Brain Pathol. 2004 Jan;14(1):43-50
Hoftberger R, Aboul-Enein F, Brueck W, Lucchinetti C, Rodriguez M, Schmidbauer M, Jellinger K, Lassmann H.
Division of Neuroimmunology, Brain Research Institute, University of Vienna, Wien, Austria.
Multiple sclerosis is considered to be an immune-mediated disease of the central nervous system, characterized by chronic inflammation, primary demyelination and axonal damage.
The mechanisms of demyelination and axonal injury are heterogeneous and complex.
One possible mechanism is direct damage of oligodendrocytes and neurons by Class I MHC restricted cytotoxic T-cells.
In this study we analyzed the expression of functional MHC class I molecule complex, consisting of alpha-chain and beta2-microglobulin, in a large sample of human autopsy material, containing 10 cases of acute MS, 10 cases of chronic active MS, 10 cases of chronic inactive MS and 21 controls.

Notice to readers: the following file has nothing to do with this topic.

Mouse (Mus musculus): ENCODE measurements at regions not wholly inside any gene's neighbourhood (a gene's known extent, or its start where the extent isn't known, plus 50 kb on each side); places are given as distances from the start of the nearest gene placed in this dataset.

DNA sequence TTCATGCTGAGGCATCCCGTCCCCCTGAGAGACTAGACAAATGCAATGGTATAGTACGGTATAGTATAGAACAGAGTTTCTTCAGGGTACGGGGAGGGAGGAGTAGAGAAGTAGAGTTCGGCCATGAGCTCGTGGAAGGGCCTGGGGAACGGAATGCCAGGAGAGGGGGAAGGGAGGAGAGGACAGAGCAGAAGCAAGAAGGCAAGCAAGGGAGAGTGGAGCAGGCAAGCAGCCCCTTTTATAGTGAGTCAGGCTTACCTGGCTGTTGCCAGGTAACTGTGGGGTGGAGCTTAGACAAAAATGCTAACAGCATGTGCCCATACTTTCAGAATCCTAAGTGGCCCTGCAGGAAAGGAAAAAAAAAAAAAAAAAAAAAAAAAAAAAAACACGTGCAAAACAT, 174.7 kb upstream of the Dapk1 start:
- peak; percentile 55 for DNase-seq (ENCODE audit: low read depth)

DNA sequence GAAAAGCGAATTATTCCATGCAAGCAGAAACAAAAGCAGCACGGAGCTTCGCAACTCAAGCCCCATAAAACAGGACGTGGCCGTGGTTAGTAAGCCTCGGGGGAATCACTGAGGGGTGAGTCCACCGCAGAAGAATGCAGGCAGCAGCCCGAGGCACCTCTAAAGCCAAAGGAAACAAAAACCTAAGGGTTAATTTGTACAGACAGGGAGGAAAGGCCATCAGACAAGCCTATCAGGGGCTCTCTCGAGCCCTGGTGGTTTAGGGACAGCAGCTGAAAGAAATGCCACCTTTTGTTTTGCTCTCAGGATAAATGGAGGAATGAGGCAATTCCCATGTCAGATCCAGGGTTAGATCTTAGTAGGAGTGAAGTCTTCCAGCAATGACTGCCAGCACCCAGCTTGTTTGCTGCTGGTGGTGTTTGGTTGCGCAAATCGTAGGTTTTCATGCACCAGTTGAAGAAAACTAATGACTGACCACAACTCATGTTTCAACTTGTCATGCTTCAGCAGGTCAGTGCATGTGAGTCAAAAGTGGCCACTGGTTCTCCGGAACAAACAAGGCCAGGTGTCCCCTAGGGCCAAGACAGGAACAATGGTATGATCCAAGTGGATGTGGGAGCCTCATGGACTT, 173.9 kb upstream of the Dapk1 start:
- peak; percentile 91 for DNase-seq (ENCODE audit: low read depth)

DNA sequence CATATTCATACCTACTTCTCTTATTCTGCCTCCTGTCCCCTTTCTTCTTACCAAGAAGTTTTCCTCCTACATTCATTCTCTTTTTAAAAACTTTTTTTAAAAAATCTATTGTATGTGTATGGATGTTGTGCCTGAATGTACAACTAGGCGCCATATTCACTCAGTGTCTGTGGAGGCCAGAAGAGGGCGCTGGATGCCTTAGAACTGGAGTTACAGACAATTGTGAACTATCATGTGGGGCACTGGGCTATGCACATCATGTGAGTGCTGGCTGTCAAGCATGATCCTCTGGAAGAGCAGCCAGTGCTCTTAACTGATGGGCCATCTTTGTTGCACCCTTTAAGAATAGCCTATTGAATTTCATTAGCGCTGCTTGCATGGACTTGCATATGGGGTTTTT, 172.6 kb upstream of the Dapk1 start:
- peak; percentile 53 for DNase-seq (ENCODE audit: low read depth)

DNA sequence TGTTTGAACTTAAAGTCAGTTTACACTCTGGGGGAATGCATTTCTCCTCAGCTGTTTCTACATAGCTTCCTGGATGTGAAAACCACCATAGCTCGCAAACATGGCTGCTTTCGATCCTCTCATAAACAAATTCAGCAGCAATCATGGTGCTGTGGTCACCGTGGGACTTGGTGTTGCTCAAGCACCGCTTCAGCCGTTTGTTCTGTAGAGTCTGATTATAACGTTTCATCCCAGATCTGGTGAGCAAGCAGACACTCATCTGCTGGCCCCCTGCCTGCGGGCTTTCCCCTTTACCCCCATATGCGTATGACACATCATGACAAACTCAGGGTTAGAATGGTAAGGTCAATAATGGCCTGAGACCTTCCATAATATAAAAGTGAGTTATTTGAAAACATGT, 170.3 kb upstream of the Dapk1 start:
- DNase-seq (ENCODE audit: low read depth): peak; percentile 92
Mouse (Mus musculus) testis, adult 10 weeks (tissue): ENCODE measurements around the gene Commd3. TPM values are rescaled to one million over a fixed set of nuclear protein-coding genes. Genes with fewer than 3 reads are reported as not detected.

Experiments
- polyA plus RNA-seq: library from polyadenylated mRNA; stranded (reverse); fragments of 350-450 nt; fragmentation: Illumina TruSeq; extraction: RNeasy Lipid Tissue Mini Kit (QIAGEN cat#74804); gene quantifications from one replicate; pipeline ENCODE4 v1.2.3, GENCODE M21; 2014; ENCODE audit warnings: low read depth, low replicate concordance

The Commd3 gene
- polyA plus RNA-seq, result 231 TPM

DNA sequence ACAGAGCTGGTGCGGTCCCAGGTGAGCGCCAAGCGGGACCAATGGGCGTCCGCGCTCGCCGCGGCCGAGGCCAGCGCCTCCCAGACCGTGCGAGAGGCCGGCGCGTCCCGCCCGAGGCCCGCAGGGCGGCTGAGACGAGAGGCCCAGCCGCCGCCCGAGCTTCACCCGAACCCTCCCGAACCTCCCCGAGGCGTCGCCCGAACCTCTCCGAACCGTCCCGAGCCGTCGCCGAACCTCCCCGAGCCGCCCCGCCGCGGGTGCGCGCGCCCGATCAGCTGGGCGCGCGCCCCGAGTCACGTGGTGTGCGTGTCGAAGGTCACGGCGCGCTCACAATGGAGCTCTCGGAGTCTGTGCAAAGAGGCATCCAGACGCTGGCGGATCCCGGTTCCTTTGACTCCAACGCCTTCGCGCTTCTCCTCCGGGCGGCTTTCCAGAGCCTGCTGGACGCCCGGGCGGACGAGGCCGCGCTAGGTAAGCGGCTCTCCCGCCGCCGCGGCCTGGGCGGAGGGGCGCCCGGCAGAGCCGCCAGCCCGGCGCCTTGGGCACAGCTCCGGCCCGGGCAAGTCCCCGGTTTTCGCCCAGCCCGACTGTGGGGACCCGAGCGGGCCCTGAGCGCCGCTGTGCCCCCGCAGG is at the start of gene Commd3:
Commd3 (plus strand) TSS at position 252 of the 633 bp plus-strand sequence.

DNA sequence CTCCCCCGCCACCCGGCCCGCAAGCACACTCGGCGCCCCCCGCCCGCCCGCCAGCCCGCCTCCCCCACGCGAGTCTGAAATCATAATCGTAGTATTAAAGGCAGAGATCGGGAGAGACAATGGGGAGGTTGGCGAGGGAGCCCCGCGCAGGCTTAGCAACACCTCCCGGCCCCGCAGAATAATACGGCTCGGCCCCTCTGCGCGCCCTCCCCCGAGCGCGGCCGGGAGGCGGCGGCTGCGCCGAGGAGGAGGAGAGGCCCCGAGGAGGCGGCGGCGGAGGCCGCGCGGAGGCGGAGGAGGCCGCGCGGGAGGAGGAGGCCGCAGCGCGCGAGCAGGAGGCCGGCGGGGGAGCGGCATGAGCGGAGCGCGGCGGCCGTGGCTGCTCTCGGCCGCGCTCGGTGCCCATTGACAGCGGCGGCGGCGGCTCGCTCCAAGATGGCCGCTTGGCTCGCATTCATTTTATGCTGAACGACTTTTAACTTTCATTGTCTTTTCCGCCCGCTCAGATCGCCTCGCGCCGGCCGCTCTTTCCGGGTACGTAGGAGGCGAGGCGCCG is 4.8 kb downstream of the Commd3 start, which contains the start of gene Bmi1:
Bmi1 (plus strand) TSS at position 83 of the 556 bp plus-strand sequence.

To examine the expression of MHC class I and II molecules on the different cell-types in brain, we used quantitative immunohistochemical techniques, double staining and confocal laser microscopy scans on paraffin embedded sections.
We found constitutive expression of MHC class I molecule on microglia and endothelial cells.
A hierarchical up-regulation of MHC class I was present on astrocytes, oligodendrocytes, neurons and axons, depending upon the severity of the disease and the activity of the lesions.
MHC class II molecules were expressed on microglia and macrophages, but not on astrocytes.
These data indicate that in MS lesions all cells of the central nervous system are potential targets for Class I MHC restricted cytotoxic T-cells.